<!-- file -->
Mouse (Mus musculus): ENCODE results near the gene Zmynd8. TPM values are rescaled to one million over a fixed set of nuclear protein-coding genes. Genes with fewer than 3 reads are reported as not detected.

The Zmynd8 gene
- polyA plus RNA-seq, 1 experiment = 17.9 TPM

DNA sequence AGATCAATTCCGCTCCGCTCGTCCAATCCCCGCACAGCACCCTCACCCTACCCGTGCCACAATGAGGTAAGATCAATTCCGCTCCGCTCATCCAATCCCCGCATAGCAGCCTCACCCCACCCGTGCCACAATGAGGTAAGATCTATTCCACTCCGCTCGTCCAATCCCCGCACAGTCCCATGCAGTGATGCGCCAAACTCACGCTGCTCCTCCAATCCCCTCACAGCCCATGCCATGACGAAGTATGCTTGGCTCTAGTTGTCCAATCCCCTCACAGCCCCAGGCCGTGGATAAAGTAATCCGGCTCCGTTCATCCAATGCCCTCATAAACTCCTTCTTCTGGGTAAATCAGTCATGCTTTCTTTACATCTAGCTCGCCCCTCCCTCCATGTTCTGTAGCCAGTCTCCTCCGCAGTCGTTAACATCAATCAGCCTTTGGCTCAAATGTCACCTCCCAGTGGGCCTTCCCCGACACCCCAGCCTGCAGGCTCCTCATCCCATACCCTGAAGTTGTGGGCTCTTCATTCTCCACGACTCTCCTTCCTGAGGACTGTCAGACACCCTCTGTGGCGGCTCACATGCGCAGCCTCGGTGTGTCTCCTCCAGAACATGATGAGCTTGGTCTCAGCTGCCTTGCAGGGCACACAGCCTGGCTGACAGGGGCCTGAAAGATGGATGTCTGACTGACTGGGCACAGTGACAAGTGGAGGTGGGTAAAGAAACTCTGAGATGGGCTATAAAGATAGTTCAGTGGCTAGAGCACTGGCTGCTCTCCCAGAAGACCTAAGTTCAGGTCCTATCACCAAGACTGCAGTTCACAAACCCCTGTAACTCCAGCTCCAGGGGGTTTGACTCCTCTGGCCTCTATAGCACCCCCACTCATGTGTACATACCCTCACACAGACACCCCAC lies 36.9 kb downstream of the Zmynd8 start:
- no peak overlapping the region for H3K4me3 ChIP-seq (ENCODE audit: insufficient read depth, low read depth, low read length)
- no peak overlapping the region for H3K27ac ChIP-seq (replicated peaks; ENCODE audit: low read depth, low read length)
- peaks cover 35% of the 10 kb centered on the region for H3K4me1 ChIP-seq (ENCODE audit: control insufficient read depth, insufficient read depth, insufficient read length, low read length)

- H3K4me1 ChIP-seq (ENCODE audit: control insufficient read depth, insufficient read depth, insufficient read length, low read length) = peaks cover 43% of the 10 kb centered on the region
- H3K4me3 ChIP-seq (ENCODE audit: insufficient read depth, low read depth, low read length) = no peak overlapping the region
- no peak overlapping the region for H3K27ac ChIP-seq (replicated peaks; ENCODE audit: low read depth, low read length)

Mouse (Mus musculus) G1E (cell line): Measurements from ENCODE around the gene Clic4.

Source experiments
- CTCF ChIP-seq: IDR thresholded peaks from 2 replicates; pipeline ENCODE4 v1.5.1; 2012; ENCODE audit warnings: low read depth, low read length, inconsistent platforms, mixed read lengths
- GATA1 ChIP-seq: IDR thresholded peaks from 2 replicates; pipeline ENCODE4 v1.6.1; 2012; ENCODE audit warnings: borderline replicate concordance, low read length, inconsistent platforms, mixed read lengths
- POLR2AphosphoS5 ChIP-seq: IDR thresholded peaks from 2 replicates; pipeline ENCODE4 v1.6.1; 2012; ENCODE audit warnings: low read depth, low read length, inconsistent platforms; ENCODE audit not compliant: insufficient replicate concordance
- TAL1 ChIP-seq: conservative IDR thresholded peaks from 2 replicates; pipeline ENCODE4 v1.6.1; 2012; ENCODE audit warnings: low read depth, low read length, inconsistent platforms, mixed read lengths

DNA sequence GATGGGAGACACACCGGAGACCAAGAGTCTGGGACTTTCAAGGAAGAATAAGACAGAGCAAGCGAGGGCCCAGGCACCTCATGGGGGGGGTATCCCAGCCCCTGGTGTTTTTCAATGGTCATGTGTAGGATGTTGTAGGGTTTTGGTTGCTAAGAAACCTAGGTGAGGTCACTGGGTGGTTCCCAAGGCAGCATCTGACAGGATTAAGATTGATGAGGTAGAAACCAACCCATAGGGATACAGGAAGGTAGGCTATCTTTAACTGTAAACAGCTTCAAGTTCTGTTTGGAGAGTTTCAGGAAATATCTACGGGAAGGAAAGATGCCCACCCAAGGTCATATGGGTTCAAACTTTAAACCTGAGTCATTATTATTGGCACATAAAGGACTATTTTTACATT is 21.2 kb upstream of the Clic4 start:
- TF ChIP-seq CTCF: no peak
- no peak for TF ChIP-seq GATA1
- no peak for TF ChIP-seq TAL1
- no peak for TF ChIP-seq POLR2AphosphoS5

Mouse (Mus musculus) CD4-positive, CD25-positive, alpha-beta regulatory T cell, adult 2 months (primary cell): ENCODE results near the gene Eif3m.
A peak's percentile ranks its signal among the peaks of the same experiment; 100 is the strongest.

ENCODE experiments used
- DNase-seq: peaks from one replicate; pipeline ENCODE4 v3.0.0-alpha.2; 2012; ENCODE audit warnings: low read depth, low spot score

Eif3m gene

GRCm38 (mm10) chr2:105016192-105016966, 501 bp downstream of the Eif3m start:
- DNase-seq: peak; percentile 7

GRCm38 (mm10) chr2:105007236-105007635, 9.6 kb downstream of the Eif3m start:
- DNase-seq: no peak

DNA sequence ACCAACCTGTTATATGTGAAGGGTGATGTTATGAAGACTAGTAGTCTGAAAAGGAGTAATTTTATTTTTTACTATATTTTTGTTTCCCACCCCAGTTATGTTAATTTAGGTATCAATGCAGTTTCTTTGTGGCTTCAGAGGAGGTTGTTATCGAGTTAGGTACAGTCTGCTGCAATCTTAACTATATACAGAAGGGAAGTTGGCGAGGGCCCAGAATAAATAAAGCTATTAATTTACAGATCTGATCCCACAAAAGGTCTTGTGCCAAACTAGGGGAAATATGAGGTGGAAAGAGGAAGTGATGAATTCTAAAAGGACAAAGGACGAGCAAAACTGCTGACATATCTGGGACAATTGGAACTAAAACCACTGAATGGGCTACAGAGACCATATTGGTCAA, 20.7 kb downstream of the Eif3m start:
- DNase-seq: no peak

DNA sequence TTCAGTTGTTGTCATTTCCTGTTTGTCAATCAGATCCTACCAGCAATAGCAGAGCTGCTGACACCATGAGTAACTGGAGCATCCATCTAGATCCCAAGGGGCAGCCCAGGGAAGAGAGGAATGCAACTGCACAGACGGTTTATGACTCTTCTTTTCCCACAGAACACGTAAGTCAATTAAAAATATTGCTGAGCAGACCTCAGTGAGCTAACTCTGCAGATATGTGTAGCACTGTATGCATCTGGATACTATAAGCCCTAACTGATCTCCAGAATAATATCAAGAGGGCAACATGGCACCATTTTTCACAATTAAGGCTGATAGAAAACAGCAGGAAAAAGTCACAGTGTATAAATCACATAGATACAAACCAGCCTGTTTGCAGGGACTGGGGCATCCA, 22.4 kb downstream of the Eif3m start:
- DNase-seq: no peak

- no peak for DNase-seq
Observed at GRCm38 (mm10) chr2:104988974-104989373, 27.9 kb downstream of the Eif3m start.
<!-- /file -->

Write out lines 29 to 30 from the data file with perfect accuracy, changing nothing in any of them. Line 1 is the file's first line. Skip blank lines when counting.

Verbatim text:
GRCm38 (mm10) chr2:105007236-105007635, 9.6 kb downstream of the Eif3m start:
- DNase-seq: no peak